Guide to Performing Breast Self-Exams

Breast self-exams are an essential part of maintaining breast health and detecting any potential abnormalities or changes. By performing regular self-exams, individuals can become familiar with their breast tissue’s normal texture and appearance, making it easier to identify any unusual changes that may warrant further medical attention. In this comprehensive guide, we will walk you through the steps of performing a breast self-exam and provide essential information to empower you in taking control of your breast health.

Why Perform Breast Self-Exams?

Breast self-exams play a crucial role in early detection of breast cancer. While they cannot replace regular mammograms or clinical examinations, they serve as a valuable tool for women and men alike in identifying any noticeable changes in their breasts. Detecting breast cancer in its early stages significantly increases the chances of successful treatment and better overall outcomes.

Performing breast self-exams allows individuals to:

  1. Become familiar with their breast tissue: Regular self-exams help individuals understand the normal texture and appearance of their breasts. This familiarity enables them to identify any deviations or abnormalities more effectively.

  2. Detect changes early: Self-exams can help identify any noticeable changes in the breasts, such as lumps, swelling, or skin changes. Early detection is crucial for prompt medical attention and improved treatment outcomes.

  3. Take control of their breast health: By performing self-exams, individuals become active participants in their breast health. They can monitor changes and take necessary actions, such as seeking medical advice, if any concerns arise.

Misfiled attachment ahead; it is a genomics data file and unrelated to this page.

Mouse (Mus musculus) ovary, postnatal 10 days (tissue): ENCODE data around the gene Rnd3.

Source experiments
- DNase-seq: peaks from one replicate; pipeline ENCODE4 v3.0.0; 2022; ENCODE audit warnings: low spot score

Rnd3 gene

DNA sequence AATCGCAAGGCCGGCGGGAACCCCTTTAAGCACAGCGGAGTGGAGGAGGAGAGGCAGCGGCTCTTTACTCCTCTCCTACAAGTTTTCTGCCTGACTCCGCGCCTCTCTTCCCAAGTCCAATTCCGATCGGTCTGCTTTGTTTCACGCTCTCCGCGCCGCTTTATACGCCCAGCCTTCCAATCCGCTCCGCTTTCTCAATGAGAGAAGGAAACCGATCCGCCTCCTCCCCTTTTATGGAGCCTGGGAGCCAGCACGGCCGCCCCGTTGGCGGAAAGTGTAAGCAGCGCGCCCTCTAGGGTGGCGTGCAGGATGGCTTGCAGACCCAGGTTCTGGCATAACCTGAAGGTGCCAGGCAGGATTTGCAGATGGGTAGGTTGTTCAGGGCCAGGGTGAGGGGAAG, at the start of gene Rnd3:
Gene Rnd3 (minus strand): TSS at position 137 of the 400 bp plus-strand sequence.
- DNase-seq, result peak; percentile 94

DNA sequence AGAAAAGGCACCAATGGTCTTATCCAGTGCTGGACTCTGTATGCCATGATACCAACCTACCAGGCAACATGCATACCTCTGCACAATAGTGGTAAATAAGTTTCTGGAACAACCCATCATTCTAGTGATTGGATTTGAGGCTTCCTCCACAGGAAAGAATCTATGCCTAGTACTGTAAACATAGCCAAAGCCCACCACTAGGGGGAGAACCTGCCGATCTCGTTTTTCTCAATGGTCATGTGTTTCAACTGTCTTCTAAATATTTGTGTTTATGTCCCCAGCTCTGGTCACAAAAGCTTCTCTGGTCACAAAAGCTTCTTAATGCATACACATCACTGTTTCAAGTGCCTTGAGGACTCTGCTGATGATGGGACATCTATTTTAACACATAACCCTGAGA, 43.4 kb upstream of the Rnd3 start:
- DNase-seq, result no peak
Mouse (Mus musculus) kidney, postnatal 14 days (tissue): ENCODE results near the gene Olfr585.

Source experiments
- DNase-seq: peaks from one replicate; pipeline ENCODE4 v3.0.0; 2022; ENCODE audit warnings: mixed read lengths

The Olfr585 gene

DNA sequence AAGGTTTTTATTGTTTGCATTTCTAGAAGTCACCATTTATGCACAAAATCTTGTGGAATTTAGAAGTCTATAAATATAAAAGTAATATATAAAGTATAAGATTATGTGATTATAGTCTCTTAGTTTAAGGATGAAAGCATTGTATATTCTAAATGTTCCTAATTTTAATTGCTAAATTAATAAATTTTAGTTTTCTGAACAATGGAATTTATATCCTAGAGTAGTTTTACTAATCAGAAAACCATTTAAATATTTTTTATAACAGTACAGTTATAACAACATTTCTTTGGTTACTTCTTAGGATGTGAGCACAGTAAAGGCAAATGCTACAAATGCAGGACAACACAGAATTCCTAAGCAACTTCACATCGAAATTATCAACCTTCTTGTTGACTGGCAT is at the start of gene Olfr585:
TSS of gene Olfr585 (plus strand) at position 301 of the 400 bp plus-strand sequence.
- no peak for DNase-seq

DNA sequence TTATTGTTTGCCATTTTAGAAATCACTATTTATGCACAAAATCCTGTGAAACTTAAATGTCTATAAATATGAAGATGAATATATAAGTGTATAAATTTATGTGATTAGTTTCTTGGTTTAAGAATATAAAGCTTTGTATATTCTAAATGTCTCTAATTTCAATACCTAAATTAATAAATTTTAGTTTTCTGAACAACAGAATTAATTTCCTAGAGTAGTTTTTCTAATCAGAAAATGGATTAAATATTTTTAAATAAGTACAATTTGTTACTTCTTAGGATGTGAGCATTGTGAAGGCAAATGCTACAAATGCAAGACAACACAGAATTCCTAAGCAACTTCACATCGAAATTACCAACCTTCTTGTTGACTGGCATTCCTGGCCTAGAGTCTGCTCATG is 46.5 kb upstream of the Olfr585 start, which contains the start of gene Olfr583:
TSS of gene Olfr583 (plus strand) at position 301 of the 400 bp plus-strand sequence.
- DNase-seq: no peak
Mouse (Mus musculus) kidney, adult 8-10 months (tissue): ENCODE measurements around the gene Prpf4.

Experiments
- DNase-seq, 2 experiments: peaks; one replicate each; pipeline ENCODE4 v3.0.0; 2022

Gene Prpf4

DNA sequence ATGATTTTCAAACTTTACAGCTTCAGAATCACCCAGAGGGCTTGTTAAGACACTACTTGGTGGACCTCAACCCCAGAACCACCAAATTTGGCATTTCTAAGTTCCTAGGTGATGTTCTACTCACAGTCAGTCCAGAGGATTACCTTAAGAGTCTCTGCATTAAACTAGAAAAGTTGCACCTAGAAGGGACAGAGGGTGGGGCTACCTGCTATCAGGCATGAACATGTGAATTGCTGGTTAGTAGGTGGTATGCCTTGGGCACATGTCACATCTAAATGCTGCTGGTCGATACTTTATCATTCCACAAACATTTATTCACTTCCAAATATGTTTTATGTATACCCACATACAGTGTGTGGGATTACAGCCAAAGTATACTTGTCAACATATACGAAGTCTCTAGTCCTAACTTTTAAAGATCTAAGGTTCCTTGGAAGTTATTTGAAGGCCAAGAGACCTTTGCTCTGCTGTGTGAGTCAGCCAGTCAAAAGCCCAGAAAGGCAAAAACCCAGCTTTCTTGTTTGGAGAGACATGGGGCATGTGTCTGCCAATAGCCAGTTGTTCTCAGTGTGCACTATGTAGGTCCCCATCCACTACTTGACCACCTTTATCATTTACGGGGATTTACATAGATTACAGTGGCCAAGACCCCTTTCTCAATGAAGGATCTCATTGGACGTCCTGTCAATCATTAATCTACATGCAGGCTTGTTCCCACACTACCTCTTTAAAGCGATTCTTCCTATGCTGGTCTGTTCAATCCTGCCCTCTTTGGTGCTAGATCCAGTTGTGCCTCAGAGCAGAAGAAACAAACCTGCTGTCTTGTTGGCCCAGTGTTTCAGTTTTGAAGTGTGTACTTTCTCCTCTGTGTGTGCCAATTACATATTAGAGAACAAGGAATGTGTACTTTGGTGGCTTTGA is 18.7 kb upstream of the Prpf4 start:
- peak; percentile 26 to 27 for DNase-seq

How Often Should You Perform Breast Self-Exams?

The frequency of breast self-exams can vary depending on individual circumstances. However, it is generally recommended to perform a self-exam once a month. Consistency is key in monitoring changes effectively. It is advisable to choose a consistent time in your menstrual cycle to conduct the examination. For post-menopausal individuals, selecting a specific day each month can help establish a routine.

Performing monthly self-exams allows for regular monitoring of breast health and increases the chances of detecting any changes early. It is important to note that self-exams should not replace regular screenings or clinical examinations recommended by healthcare professionals. These additional screenings, such as mammograms, provide a more comprehensive assessment of breast health.

Step-by-Step Guide to Performing Breast Self-Exams

Performing a breast self-exam involves a systematic approach that allows for thorough examination of the breast tissue. Follow these steps to ensure a comprehensive self-exam:

Step 1: Preparation

To perform a breast self-exam, find a quiet and comfortable space where you can focus without distractions. Stand undressed from the waist up in front of a mirror in a well-lit room. Keep your shoulders straight and your arms relaxed by your sides.